The Argentinians felt in a film that they have often seen during the past week: in three days the peso, the currency of the country, is temporarily worth 25% less than the dollar. When President Mauricio Macri announced that he would ask the International Monetary Fund (IMF) for larger aid loans, this did not increase the confidence of financial investors, on the contrary. When the IMF hesitated a bit with his reply, the peso crashed into the bottomless. Although the weekend has stabilized again, the only currency in August alone has dropped by 40% against the dollar. Compared to the beginning of the year, the Argentines now have to pay twice as much pesos for a dollar.
Nervousness on the markets
Macri worked with his business team on austerity measures and tax increases over the weekend, which he plans to present in Buenos Aires on Monday and negotiate with the IMF on Tuesday in Washington. IMF spokesperson Gerry Rice said that the IMF wanted to have a revised program approved by the Executive Committee as soon as possible. Argentina could then quickly receive higher loan payments from Washington.
The financial markets in Buenos Aires are now nervous at the beginning of the week. It is unclear whether the tax measures will be sufficient to neutralize the depreciation of the peso. The government can only stabilize the markets with clear and powerful signals for budget recovery, according to the American bank JP Morgan. In Buenos Aires, the government is expected to reduce the primary deficit – excluding balance sheet expenditures – to 0.4% of gross domestic product (GDP) by the end of 2019, rather than 1.3% of GDP, as planned earlier. So far, Macri had intended to propose a balanced budget until 2020.
The IMF and Argentina agreed at the beginning of June. That should happen sooner. Now the government is planning to reduce spending by an additional quarter, as it says in the media. At the same time the government is considering the revenue side, so that the export of agricultural products is taxed again. Former parliamentary president Cristina Fernández de Kirchner had made farmers angry because she charged high taxes on exports to finance their expenses. Macri had abolished it shortly after taking office for corn and wheat and monthly reduced soy load by 0.5 to 26%.
As far as monetary policy is concerned, the government has already taken over the reins in the last week of the crisis: the main interest rate is expected to remain at 60% (previously: 45%) by the end of the year. In addition, it increased the minimum reserves of the banks.
The government's strategy is to ensure stability on the financial markets with high interest rates, a lower budget deficit and the IMF loan guarantee until the election date of the end of 2019. The pressure on the peso could decrease, as according to JP Morgan first appears to be undervalued. With Washington's stand-by loan, Argentina can pay all interest and repayments due at the end of 2019. The weaker peso will also reduce the current account deficit because Argentineans can import less.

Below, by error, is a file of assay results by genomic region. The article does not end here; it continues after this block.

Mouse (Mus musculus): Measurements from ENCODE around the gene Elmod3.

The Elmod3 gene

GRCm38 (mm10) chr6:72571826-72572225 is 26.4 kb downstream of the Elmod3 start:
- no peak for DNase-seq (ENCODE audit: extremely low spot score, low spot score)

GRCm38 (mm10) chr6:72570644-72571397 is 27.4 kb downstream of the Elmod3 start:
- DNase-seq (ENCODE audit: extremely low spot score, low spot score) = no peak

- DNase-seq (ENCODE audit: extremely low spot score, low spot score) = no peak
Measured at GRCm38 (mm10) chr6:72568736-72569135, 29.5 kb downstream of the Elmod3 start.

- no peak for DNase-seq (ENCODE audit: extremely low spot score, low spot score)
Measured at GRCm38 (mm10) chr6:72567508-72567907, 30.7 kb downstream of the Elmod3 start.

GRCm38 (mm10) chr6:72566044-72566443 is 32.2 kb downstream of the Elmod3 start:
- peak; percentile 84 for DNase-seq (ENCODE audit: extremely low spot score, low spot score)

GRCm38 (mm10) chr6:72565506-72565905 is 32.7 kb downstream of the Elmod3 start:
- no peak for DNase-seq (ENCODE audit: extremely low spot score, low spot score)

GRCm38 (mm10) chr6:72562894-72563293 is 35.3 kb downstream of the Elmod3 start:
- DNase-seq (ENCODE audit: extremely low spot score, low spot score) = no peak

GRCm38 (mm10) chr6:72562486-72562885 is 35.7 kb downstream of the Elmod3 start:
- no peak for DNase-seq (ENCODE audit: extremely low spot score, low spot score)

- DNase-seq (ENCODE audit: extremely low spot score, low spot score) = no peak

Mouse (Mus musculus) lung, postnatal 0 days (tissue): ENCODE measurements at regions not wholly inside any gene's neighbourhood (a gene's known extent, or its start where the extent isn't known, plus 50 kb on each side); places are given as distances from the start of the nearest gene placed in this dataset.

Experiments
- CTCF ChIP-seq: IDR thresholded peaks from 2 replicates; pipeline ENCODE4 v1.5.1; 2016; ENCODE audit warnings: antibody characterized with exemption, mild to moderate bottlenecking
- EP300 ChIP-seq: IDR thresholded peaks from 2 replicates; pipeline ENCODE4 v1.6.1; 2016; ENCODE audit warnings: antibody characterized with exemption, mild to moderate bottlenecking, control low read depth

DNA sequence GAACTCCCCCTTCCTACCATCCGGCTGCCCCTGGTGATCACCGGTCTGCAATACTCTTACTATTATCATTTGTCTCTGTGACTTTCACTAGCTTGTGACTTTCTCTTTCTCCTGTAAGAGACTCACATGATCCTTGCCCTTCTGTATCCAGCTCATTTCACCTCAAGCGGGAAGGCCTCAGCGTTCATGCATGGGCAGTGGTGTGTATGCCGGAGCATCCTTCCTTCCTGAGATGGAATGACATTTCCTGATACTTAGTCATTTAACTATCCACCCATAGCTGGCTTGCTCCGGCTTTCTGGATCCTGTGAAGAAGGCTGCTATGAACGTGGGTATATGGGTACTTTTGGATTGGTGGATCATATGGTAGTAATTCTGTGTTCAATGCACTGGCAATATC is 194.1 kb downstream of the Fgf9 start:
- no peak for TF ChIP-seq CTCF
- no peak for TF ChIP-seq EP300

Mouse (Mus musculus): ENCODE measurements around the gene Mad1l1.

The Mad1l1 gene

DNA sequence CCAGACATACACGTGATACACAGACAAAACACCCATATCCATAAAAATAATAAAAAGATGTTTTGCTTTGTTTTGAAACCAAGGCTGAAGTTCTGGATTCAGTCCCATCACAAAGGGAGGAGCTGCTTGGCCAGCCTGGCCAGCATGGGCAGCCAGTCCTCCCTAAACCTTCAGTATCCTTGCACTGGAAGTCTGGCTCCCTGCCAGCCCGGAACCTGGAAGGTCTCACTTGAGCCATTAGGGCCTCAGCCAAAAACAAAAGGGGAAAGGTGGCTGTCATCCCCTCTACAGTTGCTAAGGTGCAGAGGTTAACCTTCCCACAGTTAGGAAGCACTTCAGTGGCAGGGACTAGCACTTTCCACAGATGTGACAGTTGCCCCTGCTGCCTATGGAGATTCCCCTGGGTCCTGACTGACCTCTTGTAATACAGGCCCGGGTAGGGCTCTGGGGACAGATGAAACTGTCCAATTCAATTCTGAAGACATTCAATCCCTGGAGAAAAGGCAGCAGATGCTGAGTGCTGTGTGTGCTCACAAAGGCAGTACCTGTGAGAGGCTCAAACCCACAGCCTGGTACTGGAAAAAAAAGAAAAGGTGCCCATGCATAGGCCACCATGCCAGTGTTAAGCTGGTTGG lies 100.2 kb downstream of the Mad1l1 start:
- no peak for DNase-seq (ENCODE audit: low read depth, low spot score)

Nevertheless, the procedure is risky. With the measures, the government is finally strangling stagnating growth. Argentina is heading for a severe recession. Now that inflation is currently around 32%, which is now expected to rise significantly as a result of rising import prices, the government is facing labor disputes. The stronger the adaptation measures turned out, the more unpredictable Macri should be, according to a review by Banco Itaú. The Brazilian bank fears that the unrest on the international financial markets and the instability in the neighboring country Brazil will be the biggest obstacles to further stabilization. Paul Greer, fund manager with asset manager Fidelity, recommends that President Macri exchange his economic and financial team and focus entirely on more restrictive austerity measures. Because the government has neglected the savings targets for too long and it has long been foreseeable that investors would withdraw their money from unstable emerging markets.
Doubt the Argentines
Crucial will be whether the Argentines trust their own government to overcome the crisis – and to put an end to the run on the dollar. But that is not to be expected: in twelve months foreign funds and domestic savers demanded a total of $ 32 billion – although until April the prospects for Argentina were still optimistic. In recent weeks, sales of durable consumer goods such as cars and refrigerators have increased more than total consumption. "Argentinians traditionally protect their savings against inflation," says Matiás Boils Wilson, chief economist at the Argentine Chamber of Commerce. These are also many Argentines such as a journey back in time.